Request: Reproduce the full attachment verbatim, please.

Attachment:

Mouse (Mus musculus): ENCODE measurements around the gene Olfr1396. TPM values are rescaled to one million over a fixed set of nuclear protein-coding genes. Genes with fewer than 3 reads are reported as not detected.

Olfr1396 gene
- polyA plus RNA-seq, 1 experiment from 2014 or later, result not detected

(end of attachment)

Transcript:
Mouse (Mus musculus): ENCODE measurements around the gene Olfr1396. TPM values are rescaled to one million over a fixed set of nuclear protein-coding genes. Genes with fewer than 3 reads are reported as not detected.

Olfr1396 gene
- polyA plus RNA-seq, 1 experiment from 2014 or later, result not detected